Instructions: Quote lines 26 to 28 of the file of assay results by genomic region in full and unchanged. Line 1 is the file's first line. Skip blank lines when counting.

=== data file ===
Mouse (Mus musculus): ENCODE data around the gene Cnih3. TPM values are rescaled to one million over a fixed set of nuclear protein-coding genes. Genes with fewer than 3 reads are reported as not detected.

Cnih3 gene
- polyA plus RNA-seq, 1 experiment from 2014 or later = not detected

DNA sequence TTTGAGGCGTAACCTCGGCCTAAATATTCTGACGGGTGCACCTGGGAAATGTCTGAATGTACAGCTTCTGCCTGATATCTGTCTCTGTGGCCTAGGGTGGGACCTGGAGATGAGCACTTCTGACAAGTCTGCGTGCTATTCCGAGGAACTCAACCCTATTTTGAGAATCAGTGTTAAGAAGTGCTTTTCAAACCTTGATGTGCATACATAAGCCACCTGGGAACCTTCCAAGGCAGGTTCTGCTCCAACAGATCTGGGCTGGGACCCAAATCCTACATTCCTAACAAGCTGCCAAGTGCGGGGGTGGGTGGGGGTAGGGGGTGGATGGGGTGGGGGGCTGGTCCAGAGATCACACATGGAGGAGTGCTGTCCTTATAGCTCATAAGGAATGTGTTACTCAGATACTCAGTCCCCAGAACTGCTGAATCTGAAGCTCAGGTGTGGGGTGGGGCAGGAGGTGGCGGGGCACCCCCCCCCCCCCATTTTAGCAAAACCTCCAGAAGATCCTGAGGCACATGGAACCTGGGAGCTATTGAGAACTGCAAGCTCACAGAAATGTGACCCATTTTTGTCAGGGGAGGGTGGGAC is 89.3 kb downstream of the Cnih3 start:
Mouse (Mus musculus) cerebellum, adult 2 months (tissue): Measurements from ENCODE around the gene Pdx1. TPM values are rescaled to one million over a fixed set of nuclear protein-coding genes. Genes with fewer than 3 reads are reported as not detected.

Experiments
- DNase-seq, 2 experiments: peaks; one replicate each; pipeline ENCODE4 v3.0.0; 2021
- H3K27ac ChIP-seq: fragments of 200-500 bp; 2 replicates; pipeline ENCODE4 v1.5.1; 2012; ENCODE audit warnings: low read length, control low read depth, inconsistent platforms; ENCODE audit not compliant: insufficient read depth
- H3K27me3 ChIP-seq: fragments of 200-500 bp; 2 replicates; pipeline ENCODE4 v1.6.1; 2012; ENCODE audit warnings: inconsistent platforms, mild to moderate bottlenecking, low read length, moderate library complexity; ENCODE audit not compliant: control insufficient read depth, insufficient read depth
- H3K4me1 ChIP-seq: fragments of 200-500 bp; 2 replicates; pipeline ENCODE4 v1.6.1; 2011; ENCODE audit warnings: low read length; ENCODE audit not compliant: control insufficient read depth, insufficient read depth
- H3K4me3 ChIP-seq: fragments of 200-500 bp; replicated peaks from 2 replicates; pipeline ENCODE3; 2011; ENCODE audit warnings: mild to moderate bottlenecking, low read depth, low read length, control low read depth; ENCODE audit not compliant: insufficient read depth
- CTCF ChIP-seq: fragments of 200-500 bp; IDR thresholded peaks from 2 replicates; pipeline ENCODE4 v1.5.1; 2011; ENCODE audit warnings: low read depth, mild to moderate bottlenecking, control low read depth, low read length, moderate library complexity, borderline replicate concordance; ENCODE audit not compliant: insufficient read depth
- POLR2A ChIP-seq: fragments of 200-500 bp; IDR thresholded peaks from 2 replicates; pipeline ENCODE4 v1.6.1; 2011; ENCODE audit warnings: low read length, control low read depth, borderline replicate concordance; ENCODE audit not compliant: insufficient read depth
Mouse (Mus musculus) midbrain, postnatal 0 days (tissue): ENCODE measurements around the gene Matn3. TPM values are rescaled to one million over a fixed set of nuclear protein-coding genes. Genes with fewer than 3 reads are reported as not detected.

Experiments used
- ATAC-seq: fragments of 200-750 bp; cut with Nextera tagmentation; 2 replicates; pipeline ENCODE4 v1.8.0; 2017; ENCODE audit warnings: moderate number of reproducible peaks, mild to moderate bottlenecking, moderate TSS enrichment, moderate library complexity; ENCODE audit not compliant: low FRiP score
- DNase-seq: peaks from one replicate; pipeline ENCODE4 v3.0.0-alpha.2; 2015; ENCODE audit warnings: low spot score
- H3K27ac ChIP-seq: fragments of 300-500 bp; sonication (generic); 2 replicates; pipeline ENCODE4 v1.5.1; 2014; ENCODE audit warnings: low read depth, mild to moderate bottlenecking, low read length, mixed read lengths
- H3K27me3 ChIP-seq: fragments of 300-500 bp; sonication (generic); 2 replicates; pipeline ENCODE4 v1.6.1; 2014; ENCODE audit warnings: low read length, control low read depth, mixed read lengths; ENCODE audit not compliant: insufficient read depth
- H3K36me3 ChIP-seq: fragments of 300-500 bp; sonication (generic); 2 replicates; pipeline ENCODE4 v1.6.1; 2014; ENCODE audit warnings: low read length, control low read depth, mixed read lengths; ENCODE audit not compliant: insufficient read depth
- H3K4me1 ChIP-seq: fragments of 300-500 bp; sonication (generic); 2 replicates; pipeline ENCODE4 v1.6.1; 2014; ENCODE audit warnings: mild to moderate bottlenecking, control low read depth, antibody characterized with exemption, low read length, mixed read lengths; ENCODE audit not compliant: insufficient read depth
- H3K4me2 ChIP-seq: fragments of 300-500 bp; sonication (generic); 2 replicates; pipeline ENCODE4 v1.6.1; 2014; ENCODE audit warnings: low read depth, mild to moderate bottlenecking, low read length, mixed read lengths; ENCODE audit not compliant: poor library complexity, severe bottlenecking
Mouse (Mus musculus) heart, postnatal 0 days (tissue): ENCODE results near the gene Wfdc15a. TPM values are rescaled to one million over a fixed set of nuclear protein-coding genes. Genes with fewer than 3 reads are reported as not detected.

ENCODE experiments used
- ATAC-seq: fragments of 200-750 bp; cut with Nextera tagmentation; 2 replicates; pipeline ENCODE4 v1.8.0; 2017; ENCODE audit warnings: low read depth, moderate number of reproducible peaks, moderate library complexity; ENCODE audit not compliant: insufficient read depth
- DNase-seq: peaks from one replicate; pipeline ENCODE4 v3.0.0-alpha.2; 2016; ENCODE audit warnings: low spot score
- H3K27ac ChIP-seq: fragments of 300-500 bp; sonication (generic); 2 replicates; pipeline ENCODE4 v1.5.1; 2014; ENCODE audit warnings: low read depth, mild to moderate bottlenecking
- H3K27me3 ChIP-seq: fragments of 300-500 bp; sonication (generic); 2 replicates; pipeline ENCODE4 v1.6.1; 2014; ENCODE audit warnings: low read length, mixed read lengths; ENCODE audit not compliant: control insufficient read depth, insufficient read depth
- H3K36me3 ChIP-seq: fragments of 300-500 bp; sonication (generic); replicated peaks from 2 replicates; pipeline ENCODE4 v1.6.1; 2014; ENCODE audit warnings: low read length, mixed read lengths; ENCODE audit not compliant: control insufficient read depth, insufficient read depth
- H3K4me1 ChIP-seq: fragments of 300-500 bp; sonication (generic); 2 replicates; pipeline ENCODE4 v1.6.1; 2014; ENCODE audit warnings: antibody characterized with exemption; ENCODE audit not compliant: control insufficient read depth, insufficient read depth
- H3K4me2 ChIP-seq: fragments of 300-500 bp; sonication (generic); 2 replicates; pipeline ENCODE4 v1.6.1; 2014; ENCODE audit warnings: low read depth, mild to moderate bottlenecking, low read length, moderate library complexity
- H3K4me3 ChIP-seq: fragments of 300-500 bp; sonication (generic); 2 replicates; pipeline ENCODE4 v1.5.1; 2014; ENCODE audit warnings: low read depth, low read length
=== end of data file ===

- DNase-seq: peaks from one replicate; pipeline ENCODE4 v3.0.0-alpha.2; 2016; ENCODE audit warnings: low spot score
- H3K27ac ChIP-seq: fragments of 300-500 bp; sonication (generic); 2 replicates; pipeline ENCODE4 v1.5.1; 2014; ENCODE audit warnings: low read depth, mild to moderate bottlenecking
- H3K27me3 ChIP-seq: fragments of 300-500 bp; sonication (generic); 2 replicates; pipeline ENCODE4 v1.6.1; 2014; ENCODE audit warnings: low read length, mixed read lengths; ENCODE audit not compliant: control insufficient read depth, insufficient read depth